This was not a new concept to Solomon. It had been taught for many years to destroy the high places completely. We cannot be living from completeness in Christ if we are not entirely His. Idols cause us to be separated from God because idolatry is a sin. They are not helpful for our relationships with the Lord. Idol worship is spiritual infidelity. We, the bride of Christ, deceive ourselves into believing anything in this world is better than Jesus. We must be active through the help of the Holy Spirit in tearing down potential strongholds. We must avoid flirting with the enemy and entertaining our own "high places." It is just as easy for us to fall into the same trap that the Israelites fell into. If it can happen to the wisest man on the planet, it can definitely happen to us.
Idolatry Is Called "The Sin of Israel"
Hosea 10:8 says, "The high places of wickedness will be destroyed— it is the sin of Israel. Thorns and thistles will grow up and cover their altars. Then they will say to the mountains, "Cover us!" and to the hills, "Fall on us!"
This verse points out that the struggle with high places was the primary sin issue of Israel. Idolatry is a sin. It can be extra deceiving because an idol can appear as a "good" thing. Something good like exercise can become bad for us if we obsess over it. Something like a spouse or a family member is a gift from God, but that person or people cannot be our god. Doing well in school or work is good, but obsessing over perfectionism is unhealthy.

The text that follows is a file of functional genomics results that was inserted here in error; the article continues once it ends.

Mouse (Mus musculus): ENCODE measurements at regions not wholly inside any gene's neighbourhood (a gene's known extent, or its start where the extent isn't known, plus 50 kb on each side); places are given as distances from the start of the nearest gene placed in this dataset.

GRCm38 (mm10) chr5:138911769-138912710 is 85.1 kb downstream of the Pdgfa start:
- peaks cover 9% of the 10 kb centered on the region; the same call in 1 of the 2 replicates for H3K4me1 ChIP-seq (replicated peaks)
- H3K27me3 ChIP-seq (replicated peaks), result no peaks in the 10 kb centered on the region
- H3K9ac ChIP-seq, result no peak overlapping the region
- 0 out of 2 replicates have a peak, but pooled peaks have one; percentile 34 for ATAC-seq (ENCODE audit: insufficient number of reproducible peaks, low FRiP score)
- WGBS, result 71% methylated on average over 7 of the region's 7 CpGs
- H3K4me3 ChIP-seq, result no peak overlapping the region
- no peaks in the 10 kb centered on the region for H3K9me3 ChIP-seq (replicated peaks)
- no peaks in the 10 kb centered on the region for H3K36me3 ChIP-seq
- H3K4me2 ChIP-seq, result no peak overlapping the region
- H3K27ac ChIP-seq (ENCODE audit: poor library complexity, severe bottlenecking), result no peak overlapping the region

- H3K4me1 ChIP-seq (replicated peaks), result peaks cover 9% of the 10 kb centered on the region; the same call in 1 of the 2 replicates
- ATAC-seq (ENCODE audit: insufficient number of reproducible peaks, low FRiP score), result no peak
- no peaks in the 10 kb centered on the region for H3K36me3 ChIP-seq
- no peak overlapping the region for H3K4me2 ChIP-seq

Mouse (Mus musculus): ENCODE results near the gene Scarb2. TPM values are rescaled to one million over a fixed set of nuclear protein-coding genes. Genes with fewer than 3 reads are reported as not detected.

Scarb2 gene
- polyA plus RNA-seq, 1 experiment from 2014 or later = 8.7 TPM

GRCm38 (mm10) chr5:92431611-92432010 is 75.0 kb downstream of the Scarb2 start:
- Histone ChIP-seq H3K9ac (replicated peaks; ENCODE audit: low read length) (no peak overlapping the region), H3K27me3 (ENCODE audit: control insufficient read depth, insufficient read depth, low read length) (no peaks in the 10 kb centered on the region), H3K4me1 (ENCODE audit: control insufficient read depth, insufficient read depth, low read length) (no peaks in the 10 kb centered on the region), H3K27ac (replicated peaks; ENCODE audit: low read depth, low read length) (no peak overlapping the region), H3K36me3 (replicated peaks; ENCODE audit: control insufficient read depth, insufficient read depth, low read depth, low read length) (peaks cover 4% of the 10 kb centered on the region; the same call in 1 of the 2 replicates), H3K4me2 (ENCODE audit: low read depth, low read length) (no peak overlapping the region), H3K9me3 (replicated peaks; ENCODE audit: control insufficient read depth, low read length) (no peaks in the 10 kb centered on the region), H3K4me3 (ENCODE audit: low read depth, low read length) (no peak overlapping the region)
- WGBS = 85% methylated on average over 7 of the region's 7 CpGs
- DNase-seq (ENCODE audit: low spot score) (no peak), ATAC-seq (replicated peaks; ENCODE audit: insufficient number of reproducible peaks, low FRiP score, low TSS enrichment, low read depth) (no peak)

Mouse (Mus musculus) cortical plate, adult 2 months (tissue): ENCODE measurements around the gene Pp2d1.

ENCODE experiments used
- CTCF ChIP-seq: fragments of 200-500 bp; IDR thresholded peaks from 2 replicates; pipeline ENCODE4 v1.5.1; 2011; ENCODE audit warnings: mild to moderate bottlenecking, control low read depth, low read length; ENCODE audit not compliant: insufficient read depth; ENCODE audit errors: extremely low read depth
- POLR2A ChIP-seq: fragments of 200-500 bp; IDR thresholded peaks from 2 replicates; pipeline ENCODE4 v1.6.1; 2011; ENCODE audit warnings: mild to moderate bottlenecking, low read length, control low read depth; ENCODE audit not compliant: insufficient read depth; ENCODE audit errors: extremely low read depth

What is your area of idolatry? What are your high places? What do you want to bring along on a pedestal which only belongs to Jesus? We must be watchful. King after king neglected to tear down the high places. Even if they did a lot of good, as long as they kept up the high places, they were creating a culture of idolatry and even causing others to sin. Generation after generation of kings did not fully follow God with their hearts and lives. This is a warning to us. "The high places, however, were not removed." A high place is either there, or it is demolished. There is no in-between. Something is an idol, or it is not. May we seek the Lord and ask Him to search our hearts and know our thoughts as we look to Him and entrust our whole hearts to Him.
Top/main photo credit: ©GettyImages/Olivier Verriest
Emma Danzey’s mission in life stems from Ephesians 3:20-21, to embrace the extraordinary. One of her greatest joys is to journey with the Lord in His Scriptures. She is wife to Drew and mom to Graham. Emma serves alongside her husband in ministry, she focuses most of her time in the home, but loves to provide articles on the Bible, life questions, and Christian lifestyle. Her article on Interracial Marriage was the number 1 on Crosswalk in 2021. Most recently, Emma released Treasures for Tots, (Scripture memory songs) for young children. During her ministry career, Emma has released Wildflower: Blooming Through Singleness, two worship EP albums, founded and led Polished Conference Ministries, and ran the Refined Magazine. You can view her articles on her blog at emmadanzey.wordpress.com and check out her Instagram @Emmadanzey.